Thursday, February 17, 2005

Grits Truth

Final-conflict-alert-for-a-while-because-I'm-tired-of-writing-"conflict alert": As the legislative session kicks into high gear, let me reiterate that most Texas legislation I write about are all bills supported, opposed, or monitored by ACLU of Texas, with whom I am employed as a consultant part time. That employment affiliation has always been permanently affixed in the right-hand column of this blog, but it is about to change, which is the other reason perhaps it's a good time for an overarching "conflict alert." Legislation and issues I'm writing about are mostly stuff ACLU is working on, and many are bills on which I'm lobbying or even up at the Lege testifying about. In other cases the people working them at the capitol are folks I work with through ACLU's legislative committee.

Here's the bottom line skinny on my employment and non-employment relations with ACLU: This is the third legislative session that I've volunteered to lobby on behalf of the group at the Texas Legislature, along with 15-20 others on the ACLU legislative commitee. I've volunteered for ACLU for five years, and on criminal justice stuff as my primary focus for my volunteer time 11 years total. But for the first time since 2003 I began to receive income from ACLU through grants and as a part-time consultant, focused narrowly on specific projects. I'm not paid to lobby. I don't office there and maintained other clients through the election season. But starting later this year, according to a state board vote last weekend, I'll actually join the ACLU more formally as half-time staff working on police accountability. I'll let you know when the i's are dotted. I plan to still take on a few, but fewer, election clients, performing opposition and defensive research.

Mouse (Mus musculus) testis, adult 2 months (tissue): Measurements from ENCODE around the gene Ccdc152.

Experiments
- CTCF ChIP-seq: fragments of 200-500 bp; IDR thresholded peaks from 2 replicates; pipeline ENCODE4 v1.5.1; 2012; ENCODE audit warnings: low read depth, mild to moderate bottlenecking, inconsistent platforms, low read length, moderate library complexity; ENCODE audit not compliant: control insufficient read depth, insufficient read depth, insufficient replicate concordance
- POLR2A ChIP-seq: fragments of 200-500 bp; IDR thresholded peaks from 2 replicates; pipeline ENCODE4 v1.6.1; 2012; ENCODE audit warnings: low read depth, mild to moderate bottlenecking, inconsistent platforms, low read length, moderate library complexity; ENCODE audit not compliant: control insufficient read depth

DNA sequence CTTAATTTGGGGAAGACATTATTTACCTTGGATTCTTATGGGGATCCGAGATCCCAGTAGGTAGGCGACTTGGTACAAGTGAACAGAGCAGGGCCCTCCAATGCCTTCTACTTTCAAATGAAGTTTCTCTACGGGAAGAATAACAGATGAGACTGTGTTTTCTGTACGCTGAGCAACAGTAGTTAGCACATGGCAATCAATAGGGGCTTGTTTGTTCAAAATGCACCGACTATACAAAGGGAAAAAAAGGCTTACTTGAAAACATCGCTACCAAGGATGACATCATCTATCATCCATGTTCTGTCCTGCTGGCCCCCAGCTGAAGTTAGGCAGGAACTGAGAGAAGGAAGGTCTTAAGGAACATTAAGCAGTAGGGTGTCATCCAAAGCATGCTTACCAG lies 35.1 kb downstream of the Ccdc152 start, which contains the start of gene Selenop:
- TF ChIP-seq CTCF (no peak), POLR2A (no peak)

And I suppose I'll have to check the state lobby regs to see if I need to register as a lobbyist -- you don't have to when you're going up there on your own time.

Nobody pays me to blog (though I may try to convince ACLU of Texas to start one if they ever get the web site together), but I'm certainly often blogging about ACLU's issues. That's what I care about. It's why I volunteer virtually every spare moment to the group, and to the cause of Texas criminal justice reform. This ain't the MSM and I ain't fair and balanced, striving instead for the lower bar of merely reasonable and coherent. But I work on police accountability for ACLU and I have a point of view. Let a prosecutor blog the same topics and you'd get a different perspective. Then, I thought that's the point of blogs, which is why the conflict of interest charge for bloggers, to use Alberto Gonzalez' famous phrase regarding the Geneva Conventions, seems a tad "quaint" regarding the genre.

Anyway, re-reading the post about harm reduction legislation, I thought I ought to restate that "conflict" in general terms, if indeed it's a conflict for someone working on political issues to write down what they see and think on a web site with full disclosure. This blog is essentially an extended op-ed, a "working manifesto," as my friend Tom put it. I doubt that too many readers have been confused, and certainly hope not. I try to source my stuff and admit my errors. Like so many of us, I'm out there looking for Truth with a capital T, combing through the endless barrage of facts we're exposed to, looking for meaning, and on those rare, happy occasions when I find some, I try to let you, gentle readers immediately know. But most Grits' posts document the search, not the discovery. The sands of Truth too often shift beneath us precariously and, at bottom, you'll rarely find here absolute Truth, mostly just Grits Truth.